Fortifying products with everything from proteins to vitamins may work in beverage, dairy, cereal and bread sectors: but the concept does not appear to have the same appeal in snacks.
Rather, analysts suggest manufacturers should keep their eye on natural ingredients – such as fruit and vegetables - and low fat and low salt options.
Fortification: not a stronghold
Vitamin fortification of cereals has been standard for some time, while protein and fiber fortification in bread is gaining ground.
In the beverage aisle, consumers are lapping up enriched drinks or those with functional benefits. Novel beverages – such as vitamin waters, energy drinks and novel juices - are often packed with extra vitamins to draw in health conscious consumers. Others claim to help boost attributes from beauty to brains.
And with consumers so concerned with health and wellbeing, isn’t any product with pumped up nutrition going to be a hit with consumers? Or will snacks always be seen as unhealthy?
Lauren Bandy, senior nutrition analyst, Euromonitor International, said the reasons consumers eat snacks are different to other sectors.
“In bread, there’s a lot of innovation with fortification, added calcium and vitamin D, omega three and six,” she said. “But if you go to a cake or a pastry, why are people buying it? It’s not a staple, it’s an indulgence.
“I’m not sure there is consumer demand [for fortification]. People aren’t picking up crisps and thinking: ‘I wish these had more vitamin C’.
“People want bakery and snacks to taste good, a few minutes of indulgence.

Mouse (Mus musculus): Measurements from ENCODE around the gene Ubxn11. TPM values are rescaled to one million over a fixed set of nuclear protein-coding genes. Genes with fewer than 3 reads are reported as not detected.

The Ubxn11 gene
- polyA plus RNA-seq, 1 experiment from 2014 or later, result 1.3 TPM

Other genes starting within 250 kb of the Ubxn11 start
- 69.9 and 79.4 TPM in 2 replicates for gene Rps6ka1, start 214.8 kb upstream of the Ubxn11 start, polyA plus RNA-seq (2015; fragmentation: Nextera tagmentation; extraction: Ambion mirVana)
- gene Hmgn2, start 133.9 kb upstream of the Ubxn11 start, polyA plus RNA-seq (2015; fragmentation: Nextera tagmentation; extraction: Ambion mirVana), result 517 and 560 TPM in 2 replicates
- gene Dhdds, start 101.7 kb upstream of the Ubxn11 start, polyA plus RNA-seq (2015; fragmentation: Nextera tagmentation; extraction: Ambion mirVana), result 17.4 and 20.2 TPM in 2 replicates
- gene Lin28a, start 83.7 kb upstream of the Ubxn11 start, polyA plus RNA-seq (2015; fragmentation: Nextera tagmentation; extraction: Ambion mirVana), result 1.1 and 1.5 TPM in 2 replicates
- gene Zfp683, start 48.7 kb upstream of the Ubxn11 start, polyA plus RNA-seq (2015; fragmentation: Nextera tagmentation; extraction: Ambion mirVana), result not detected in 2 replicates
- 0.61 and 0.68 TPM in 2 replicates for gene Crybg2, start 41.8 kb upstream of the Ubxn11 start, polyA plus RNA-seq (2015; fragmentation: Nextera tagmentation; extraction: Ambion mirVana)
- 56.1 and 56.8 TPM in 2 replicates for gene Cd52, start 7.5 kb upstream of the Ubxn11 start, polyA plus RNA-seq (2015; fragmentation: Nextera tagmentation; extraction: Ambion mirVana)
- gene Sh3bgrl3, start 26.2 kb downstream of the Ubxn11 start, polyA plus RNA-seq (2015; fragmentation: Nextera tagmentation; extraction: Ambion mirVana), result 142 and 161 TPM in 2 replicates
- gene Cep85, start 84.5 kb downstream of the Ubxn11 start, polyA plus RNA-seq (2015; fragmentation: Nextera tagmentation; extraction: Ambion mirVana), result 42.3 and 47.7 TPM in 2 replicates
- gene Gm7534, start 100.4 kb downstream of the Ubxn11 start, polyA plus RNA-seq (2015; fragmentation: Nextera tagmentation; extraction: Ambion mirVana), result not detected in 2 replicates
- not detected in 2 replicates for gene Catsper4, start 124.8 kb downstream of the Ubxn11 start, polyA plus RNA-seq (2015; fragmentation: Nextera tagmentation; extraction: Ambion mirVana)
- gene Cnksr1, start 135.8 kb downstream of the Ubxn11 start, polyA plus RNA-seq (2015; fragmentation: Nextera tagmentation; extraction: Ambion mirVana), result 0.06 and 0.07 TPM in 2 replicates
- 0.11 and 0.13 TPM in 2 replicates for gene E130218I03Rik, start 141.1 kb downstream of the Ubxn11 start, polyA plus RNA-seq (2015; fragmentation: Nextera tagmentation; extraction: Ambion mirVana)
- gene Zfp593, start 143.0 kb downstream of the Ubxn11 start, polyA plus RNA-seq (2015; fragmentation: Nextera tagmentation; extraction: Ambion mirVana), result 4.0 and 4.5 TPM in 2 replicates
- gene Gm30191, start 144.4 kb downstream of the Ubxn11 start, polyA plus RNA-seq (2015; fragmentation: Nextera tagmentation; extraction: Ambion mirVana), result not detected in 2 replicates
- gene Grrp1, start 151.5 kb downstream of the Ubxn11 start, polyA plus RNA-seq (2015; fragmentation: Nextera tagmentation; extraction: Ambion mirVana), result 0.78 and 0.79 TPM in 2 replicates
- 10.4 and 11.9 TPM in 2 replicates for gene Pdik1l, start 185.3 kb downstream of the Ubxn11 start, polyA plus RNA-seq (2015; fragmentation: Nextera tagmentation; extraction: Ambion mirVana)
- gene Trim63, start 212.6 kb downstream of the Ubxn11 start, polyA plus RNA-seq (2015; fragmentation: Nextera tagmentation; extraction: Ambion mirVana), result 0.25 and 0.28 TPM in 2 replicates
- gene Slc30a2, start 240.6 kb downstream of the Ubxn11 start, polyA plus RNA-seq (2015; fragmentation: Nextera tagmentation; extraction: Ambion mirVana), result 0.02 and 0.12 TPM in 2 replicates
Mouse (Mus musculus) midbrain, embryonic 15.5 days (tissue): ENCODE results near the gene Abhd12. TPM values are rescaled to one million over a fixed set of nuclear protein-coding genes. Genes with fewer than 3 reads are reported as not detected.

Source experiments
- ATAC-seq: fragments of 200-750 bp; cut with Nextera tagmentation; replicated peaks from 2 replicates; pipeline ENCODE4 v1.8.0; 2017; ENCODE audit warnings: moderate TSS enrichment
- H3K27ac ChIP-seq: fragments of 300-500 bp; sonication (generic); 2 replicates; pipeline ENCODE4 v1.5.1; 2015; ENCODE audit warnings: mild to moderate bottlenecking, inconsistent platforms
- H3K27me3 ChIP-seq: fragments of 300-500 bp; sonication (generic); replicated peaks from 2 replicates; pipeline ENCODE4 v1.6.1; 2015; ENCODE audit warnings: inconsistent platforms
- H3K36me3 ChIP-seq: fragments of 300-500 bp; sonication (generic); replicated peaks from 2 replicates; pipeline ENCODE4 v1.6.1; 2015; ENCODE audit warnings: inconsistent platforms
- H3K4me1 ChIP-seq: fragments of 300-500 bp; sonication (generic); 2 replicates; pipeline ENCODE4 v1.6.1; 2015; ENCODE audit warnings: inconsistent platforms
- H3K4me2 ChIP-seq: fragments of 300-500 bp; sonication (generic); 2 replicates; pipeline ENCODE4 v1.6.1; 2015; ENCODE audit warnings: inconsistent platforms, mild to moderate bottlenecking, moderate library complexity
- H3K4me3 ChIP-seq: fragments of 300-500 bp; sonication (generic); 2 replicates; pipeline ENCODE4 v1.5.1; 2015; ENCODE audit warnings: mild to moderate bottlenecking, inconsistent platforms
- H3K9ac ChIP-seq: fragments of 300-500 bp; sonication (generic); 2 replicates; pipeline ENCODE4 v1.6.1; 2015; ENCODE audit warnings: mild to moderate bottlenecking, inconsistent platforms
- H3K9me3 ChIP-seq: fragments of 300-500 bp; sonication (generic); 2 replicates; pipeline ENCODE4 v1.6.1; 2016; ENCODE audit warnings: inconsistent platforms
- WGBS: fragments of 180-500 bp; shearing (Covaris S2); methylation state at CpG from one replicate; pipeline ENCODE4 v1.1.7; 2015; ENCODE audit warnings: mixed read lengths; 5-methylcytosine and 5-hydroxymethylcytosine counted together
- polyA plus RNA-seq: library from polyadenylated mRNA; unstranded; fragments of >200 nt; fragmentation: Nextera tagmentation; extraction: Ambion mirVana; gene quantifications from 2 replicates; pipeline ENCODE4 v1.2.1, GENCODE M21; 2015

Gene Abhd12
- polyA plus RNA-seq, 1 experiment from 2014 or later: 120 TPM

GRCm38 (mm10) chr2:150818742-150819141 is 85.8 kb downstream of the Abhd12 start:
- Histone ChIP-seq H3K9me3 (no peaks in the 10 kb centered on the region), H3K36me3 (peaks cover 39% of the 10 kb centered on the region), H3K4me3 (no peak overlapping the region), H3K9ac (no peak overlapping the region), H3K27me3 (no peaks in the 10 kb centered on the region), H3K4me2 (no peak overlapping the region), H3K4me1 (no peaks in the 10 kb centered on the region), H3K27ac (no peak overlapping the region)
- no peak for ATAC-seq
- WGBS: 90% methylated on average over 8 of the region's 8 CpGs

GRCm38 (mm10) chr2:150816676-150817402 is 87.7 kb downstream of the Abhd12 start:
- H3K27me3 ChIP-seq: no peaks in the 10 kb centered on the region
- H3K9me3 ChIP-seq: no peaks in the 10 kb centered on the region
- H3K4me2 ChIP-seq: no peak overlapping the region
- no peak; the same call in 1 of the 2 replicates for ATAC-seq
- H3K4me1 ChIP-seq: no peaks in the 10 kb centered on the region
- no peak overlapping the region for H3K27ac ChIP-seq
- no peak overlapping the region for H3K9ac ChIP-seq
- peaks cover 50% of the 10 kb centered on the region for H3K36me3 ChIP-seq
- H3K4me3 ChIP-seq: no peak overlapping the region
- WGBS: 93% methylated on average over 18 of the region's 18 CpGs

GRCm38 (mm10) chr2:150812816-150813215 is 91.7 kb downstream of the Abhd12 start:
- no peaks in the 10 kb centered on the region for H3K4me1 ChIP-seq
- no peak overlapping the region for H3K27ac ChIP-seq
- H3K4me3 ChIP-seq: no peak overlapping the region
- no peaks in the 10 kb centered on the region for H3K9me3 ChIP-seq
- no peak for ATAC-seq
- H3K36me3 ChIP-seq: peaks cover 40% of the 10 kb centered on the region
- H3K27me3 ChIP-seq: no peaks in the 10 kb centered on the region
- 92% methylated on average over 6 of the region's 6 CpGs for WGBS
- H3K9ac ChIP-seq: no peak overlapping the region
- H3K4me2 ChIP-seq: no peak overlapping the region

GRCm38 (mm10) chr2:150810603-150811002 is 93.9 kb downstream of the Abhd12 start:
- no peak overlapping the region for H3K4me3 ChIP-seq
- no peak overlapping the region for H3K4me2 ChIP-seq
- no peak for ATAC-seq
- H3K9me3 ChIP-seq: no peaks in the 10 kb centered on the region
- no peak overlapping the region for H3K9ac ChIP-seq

“They’re not thinking about their allowance of vitamin C or vitamin D.”
The bakery and snacks sector faces bigger challenges than its beverage and dairy counterparts when it comes to fortification, Bandy said, with many more factors to consider.
“With drinks, it’s just so easy to formulate. The basic ingredients are 90% water, it’s so much easier to innovate.
“Bakery, it’s harder [to formulate] to start with. It impacts texture, how things rise, colour, the browning effect.”
Egg white chips, lentil chips and vegetable crisps
But consumers certainly don’t want to munch on unhealthy snacks. They are looking for a better health profile – reduced fat or salt, for example – or products made from better ingredients.
Tanvi Savara, food analyst, Datamonitor Consumer, said, “Avoidance-related health claims have been a stronger priority for snack consumers: for example, free-from additives, no MSG, and low calorie products.
“Consumers will look for positive nutrition from natural sources like fruits and vegetables. So vegetable or fruit-based snacks will be a more common occurrence in the category than products that emphasize specific nutrients like vitamin A.
“Including ancient grains such as quinoa in formulation provides another route for brands to implicitly highlight the health benefits of a snack, without explicitly stating them on-pack.”
Fruit powders can also be incorporated into extruded snacks to improve the nutritional profile – such as increased fiber and lower fat and salt levels.
“There are a lot of NPD launching healthier alternatives, which is definitely a good thing,” said Euromonitor’s Bandy.
Aside from the multitude of low fat and low salt options, products are turning to other ingredients for a better nutritional profile, she added. For example, there are egg white chips (Ips uses egg whites to lower fat and boost protein), and lentil chips (Simply 7’s lentil chips claim to have 40% less fat than potato chips).
Tyrrells offers vegetable crisps/chips, apple crisps, and ‘swanky veg’ ranges.